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iThink Twice-i It's Their Debt But It's Your Problem

October 28, 2002
Related Topics: Finance/Taxes, Featured Article
Unless you’ve got dead batteries in all your radios, you know what the hotadvertisements say these days: "Get Out of Debt." Advertisers are floodingthe airwaves because they’ve crunched the numbers and found that there’s abig market for their services. People are broke.

This problem dwarfs other money issues. Nearly four times as many employeescall Financial Finesse, a financial-education provider, about debt as call aboutstock options. You hear a lot about college costs rising, but 40 times as manyemployees call about debt. Eight times more people call about debt than aboutmortgages. Personal debt is hotter than Winona Ryder’s new clothes.

You’re thinking: Why should I care? What am I supposed to do, be myemployees’ parent? Are their personal lives really my business?

You shouldn’t be their parent. It shouldn’t be your business.Unfortunately, personal debt is not a personal issue. It’s a business issue.

Tom Garman is one of the leading experts on employee debt. For 25 years atVirginia Tech, he has studied how employees’ money woes end up haunting thecompanies they work for.

"Financially distressed workers are like a poison poured on the floor ofthe workplace," Garman declares. "You can’t see the poison, but it’sthere. It permeates more than just the employee who has a problem. It permeatesthe workforce. And most employers don’t give a damn."

About a third of employees say that financial problems are affecting theirjob performance, he notes. He has found this to be true with clerical employeesin Virginia, chemical workers in Louisiana, and white-collar employees in threemidwestern states. These employees are more stressed, less productive, andabsent more often than others. They make more personal calls about money, theysend more personal faxes, and they talk about the issue longer with coworkers.Their physical health is worse. They waste about 20 hours of work time a monthdealing with money problems, according to Garman’s research on employees in 25states.

Another study, by the Military Family Institute, shows that employeefinancial problems cost the U.S. Navy about $250 million annually (mainlybecause of the stress these problems bring).

Bill Pomeroy is president of The Edsa Group, a company in Baton Rouge thatprovides financial education to employees. He says that debt not only costscompanies money, but specifically causes a strain on HR departments. Whenemployees are in debt, HR spends more time garnishing wages. HR and benefitsprofessionals also spend more time handling 401(k)s, because employees borrowfrom themselves more often.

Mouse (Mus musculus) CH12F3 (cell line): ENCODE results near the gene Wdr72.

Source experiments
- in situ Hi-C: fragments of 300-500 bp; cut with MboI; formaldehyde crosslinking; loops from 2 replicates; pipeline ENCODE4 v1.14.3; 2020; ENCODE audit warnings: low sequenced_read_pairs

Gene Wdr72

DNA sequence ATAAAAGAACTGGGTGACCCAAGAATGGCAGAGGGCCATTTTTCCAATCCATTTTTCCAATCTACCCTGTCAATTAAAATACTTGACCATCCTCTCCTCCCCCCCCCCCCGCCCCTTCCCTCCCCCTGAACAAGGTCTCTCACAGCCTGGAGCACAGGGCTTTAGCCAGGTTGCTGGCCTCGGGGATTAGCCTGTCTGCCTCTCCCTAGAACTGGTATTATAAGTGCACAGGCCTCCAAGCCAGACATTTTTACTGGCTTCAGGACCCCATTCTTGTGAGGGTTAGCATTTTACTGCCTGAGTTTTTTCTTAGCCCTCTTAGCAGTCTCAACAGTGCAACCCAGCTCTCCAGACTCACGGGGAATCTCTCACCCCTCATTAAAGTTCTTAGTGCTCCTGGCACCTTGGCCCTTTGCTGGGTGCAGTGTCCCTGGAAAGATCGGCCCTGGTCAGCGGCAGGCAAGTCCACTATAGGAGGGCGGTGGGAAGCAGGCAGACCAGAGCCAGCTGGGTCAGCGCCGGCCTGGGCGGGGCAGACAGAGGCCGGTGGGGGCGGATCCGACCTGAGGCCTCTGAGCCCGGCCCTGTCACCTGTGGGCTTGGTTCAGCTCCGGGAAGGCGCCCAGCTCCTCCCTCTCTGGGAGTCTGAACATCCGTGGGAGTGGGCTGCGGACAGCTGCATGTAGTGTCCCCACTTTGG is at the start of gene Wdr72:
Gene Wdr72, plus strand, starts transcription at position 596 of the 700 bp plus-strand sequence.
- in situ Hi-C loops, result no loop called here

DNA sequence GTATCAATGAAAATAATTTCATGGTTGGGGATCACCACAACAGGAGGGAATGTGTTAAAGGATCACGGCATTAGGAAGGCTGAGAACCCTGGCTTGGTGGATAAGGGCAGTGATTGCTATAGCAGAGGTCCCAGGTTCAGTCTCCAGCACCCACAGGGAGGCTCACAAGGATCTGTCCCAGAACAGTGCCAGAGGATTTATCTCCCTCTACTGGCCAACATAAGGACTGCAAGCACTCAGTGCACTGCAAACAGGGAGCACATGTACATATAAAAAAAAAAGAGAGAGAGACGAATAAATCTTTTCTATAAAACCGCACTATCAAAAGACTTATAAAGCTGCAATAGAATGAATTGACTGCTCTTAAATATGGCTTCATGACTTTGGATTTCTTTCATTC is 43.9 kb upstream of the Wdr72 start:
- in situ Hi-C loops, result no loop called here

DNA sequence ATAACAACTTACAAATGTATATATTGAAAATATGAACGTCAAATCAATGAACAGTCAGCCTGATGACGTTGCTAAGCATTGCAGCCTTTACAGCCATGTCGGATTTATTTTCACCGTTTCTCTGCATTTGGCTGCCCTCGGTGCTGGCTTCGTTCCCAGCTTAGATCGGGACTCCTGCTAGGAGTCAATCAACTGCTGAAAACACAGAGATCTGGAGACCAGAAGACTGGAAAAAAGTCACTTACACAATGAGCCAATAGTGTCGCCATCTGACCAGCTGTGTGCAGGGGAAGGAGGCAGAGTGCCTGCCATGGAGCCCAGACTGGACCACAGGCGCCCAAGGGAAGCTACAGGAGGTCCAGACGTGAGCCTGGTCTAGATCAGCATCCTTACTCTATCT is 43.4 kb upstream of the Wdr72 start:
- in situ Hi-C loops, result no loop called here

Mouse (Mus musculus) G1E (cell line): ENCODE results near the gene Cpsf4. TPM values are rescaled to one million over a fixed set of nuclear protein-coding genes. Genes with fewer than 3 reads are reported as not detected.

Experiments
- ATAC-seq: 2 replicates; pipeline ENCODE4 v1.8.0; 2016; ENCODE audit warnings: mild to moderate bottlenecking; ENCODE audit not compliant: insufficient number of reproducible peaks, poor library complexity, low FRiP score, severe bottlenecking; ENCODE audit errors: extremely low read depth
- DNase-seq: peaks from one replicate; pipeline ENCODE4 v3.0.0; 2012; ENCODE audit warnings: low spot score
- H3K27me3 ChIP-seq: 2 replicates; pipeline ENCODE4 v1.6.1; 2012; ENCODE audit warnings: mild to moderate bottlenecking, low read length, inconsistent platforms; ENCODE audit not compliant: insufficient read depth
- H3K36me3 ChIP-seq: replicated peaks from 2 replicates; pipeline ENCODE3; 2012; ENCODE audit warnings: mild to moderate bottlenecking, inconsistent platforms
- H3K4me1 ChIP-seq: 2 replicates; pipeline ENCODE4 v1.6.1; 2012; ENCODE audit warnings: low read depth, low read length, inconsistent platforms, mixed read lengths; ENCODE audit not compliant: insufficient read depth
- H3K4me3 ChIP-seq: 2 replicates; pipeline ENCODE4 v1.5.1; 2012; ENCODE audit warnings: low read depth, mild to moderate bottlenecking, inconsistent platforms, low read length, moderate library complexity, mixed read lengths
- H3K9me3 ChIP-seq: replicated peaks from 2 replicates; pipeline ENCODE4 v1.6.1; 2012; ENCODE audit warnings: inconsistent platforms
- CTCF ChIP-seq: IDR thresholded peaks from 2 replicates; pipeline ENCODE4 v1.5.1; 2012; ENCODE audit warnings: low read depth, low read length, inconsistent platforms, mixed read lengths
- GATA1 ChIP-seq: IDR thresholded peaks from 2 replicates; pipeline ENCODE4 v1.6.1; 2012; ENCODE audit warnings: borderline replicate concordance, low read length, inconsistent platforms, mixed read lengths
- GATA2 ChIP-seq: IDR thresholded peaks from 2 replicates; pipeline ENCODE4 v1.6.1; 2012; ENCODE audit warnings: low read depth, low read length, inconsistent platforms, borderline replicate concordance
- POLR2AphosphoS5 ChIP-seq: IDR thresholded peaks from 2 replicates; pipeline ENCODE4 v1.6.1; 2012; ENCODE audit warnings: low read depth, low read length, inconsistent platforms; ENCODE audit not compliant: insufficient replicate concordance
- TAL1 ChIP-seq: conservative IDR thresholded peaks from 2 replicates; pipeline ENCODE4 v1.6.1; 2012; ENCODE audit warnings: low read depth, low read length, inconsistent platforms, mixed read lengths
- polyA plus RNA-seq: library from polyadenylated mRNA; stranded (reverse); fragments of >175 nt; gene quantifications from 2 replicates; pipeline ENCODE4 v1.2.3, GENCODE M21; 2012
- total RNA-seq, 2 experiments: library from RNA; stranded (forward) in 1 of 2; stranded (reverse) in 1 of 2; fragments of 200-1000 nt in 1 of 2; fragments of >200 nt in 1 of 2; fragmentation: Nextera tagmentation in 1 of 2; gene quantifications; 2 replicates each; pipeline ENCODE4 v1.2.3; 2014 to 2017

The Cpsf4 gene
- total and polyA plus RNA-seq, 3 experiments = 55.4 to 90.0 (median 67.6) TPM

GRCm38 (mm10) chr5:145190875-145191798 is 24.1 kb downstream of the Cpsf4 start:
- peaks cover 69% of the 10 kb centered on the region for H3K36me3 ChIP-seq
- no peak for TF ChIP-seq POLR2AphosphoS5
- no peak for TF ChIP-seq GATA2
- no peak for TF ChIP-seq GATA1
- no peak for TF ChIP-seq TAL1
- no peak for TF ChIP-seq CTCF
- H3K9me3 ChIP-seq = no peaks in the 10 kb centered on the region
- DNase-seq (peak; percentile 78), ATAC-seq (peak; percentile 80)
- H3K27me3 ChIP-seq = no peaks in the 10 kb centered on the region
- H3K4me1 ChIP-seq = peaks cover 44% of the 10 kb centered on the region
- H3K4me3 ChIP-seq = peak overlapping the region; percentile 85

Pamia Guttenberg, a financial planner at Financial Finesse, compared thenumber of calls her company received in the third quarter of 2002 to the numberit received in the first quarter of the year. There were 40 percent more callsthat concerned debt.

Could debt cause turnover? Guttenberg says that some of her callers arespending work time looking for new jobs. "They’re just convinced a littlebit more money will help them out."

You can do something about debt. Talk to the financial-education vendor thateducates your employees about 401(k) planning. Chances are good that they haveworkshops and materials about money management, and they’d be glad to hostbrown-bag lunches at your company.

If your vendor doesn’t offer workshops, you could switch vendors. Or keepusing Fidelity or T. Rowe Price or whoever handles your 401(k), but hire anadditional vendor that works exclusively on financial education.

Let your employees know if your employee assistance program providesfinancial advice. Bill Arnone, a partner at Ernst & Young who calls debt a"dirty little secret" no one wants to talk about, says that before you relyon the EAP, be sure the program has experienced financial experts on staff.

There are also nonprofit credit counseling programs available, and yourcompany’s credit union may be a good source of information.

Education will pay off. Research by Jinhee Kim of the University of Maryland’sDepartment of Family Studies shows that four months of financial education andone-on-one advice results in improved employee health and work performance.Dorothy Bagwell, an assistant professor at Texas Tech, found a relationshipbetween a year of credit counseling and higher job productivity.

You could wait to deal with the issue of employee debt until the economypicks up. Then again, bankruptcy filings jumped 150 percent from 1983 to 1990,during a long expansion of the American economy. This tells us that it makessense to act now.

Workforce, November 2002, pp. 96 -- Subscribe Now!

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